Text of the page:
On June 27, I had the pleasure of participating in an SC Media webcast on building a threat intelligence environment. The host, Stephen Lawton, posed some good questions about challenges and misconceptions around building a threat intelligence program inside an organization.
Since threat intelligence first became a new buzzword in information security some years back, many companies have espoused features friendly to this seemingly new technology. Unfortunately, threat intelligence was not a concept easily understood by typical IT security types. Early players in the threat intelligence space didn’t help the spread of misconceptions by implying that a list of IP addresses or domains was in itself, intelligence. Fortunately, the industry has mostly matured beyond this but some of these misconceptions still persist.
In order to truly get value from threat intelligence, it’s important to start out on the right foot. Understanding what threat intelligence is and isn’t is a fundamental component of knowing how it can benefit an organization. Threat intelligence is not a list of anything. It’s not IP addresses or domains or hashes or URLs. These are just information. Granted, intelligence can be derived from lists, but the lists and the objects in the lists themselves are not intelligence. Intelligence is taking available data (perhaps from lists) and extracting meaning from that data for the purpose of providing insight into decision-making. Threat intelligence is performing this process around threats, either real or perceived.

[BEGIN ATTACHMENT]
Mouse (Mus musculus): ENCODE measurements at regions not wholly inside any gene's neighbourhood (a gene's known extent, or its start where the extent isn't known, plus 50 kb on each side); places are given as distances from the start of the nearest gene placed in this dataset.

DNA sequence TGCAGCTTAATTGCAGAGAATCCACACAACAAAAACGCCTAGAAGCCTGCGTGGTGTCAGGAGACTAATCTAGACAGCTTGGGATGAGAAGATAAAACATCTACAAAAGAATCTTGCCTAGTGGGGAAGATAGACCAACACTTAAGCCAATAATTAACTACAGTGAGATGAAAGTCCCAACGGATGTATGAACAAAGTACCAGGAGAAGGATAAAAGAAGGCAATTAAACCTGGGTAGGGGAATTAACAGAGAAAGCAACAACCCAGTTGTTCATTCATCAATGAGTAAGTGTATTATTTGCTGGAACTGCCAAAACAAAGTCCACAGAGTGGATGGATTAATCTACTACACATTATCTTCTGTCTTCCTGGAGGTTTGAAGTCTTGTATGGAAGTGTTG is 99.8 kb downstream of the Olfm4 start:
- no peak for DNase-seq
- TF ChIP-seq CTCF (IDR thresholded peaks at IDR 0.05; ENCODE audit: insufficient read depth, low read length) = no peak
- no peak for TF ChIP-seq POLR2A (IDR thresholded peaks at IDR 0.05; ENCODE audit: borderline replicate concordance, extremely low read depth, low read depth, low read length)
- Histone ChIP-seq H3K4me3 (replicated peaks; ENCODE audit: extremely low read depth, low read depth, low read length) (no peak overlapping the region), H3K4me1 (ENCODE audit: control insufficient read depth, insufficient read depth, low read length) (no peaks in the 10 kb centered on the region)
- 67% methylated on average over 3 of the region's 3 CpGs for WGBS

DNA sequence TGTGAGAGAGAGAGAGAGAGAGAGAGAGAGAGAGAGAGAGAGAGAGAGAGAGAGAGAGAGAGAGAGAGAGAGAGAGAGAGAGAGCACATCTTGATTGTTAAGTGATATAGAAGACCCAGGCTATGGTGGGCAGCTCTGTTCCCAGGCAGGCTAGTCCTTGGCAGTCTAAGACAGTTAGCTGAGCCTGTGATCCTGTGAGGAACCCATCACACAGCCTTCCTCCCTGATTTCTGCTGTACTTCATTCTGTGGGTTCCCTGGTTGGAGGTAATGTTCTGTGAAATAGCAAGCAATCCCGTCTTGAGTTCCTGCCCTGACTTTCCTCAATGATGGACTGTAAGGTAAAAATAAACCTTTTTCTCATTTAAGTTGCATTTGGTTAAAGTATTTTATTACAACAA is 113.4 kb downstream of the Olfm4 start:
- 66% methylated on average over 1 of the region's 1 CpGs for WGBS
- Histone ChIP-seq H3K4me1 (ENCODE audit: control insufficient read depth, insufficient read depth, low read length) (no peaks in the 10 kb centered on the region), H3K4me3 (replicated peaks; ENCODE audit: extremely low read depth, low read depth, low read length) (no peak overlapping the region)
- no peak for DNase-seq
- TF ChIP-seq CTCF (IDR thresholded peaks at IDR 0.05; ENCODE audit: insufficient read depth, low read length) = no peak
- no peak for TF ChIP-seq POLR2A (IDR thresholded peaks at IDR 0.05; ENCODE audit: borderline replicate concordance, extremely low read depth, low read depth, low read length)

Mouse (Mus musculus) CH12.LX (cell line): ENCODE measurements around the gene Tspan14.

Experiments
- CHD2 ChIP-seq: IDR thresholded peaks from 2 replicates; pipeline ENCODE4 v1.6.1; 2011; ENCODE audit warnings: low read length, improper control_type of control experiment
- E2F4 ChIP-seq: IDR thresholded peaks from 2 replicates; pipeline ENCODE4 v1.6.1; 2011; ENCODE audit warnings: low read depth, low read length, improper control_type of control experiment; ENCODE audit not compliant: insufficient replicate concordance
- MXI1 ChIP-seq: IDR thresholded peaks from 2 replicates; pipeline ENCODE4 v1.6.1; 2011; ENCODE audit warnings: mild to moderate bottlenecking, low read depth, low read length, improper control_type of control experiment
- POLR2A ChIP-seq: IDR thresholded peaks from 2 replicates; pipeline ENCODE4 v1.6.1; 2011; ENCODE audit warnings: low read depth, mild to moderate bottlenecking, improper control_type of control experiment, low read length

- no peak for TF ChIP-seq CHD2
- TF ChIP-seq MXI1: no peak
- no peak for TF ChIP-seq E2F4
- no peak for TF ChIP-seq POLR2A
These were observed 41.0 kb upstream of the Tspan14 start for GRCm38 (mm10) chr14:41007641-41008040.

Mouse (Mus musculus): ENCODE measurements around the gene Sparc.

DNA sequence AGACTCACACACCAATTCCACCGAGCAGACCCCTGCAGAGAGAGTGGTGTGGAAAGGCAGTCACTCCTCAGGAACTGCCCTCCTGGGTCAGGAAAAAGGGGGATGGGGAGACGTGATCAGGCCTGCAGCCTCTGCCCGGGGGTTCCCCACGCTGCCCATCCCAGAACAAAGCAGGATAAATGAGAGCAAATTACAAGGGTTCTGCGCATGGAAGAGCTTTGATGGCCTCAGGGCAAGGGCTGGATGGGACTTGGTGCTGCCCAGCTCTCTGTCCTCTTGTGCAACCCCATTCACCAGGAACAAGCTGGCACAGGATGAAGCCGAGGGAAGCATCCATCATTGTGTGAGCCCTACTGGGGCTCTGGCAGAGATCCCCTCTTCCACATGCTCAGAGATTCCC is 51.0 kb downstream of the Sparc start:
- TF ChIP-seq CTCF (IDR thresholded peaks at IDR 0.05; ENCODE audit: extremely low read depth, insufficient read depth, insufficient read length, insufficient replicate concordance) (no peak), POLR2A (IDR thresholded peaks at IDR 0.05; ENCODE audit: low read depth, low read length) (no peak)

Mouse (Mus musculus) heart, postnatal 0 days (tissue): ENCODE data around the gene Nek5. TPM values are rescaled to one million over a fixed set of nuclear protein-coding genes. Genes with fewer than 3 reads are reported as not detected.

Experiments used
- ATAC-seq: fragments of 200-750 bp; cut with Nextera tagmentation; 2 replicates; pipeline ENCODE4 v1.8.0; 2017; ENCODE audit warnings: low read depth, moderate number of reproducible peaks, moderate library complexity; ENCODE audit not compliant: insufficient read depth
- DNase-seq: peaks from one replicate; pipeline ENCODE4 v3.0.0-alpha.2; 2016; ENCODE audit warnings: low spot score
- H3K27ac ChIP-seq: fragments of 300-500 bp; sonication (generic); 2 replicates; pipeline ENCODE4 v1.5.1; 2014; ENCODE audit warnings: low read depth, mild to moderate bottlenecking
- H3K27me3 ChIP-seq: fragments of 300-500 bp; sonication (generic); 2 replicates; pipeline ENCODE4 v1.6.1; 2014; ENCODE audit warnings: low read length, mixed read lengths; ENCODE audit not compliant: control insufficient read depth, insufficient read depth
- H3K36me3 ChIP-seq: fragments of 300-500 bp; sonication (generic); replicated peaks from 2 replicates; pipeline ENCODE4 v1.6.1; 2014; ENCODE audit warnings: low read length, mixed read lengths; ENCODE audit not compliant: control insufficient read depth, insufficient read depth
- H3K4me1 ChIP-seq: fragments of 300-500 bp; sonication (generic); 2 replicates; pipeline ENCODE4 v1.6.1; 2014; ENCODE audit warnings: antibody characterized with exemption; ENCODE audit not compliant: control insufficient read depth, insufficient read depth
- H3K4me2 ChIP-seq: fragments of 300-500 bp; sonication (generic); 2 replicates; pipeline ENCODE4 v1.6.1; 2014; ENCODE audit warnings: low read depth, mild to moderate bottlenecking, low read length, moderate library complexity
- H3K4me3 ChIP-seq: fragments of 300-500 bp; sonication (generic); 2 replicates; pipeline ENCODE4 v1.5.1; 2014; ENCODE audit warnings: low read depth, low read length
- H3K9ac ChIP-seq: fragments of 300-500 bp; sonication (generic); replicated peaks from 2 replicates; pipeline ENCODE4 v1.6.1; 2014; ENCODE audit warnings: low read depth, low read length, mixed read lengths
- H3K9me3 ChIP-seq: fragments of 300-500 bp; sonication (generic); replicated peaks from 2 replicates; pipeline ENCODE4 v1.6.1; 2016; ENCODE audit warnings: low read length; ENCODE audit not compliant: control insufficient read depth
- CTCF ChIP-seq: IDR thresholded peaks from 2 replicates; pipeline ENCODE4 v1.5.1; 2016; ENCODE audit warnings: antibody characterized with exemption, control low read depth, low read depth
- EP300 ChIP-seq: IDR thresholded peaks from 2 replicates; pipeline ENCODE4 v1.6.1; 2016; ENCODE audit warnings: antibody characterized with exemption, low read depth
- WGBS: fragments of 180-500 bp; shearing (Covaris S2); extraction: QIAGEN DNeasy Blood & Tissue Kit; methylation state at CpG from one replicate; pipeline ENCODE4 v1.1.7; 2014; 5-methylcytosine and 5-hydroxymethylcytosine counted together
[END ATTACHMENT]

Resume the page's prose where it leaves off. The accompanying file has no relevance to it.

As I discussed with Stephen in the webinar, since an organization is going to be concerned with threats to itself, it makes sense then that any threat intelligence program should start with internally available data that can support intelligence analysis. Mostly this should be attacks observed by that organization. Information from the SOC and incident response efforts are the perfect place to start.
We went on to cover a lot of important ground on how to build a threat intelligence environment. My hope is that it helps those looking to start or expend threat intelligence efforts in their organizations and maybe dispel some common myths along the way.
Travis Farral is the Director of Security Strategy for Anomali. With over 20 years of security industry experience, he has developed a strong background in threat intelligence, incident response, and Industrial Control Systems security. Previously Travis ran the Cybersecurity Intelligence & Strategic Services team at ExxonMobil and spent several years at companies such as Nokia and XTO Energy.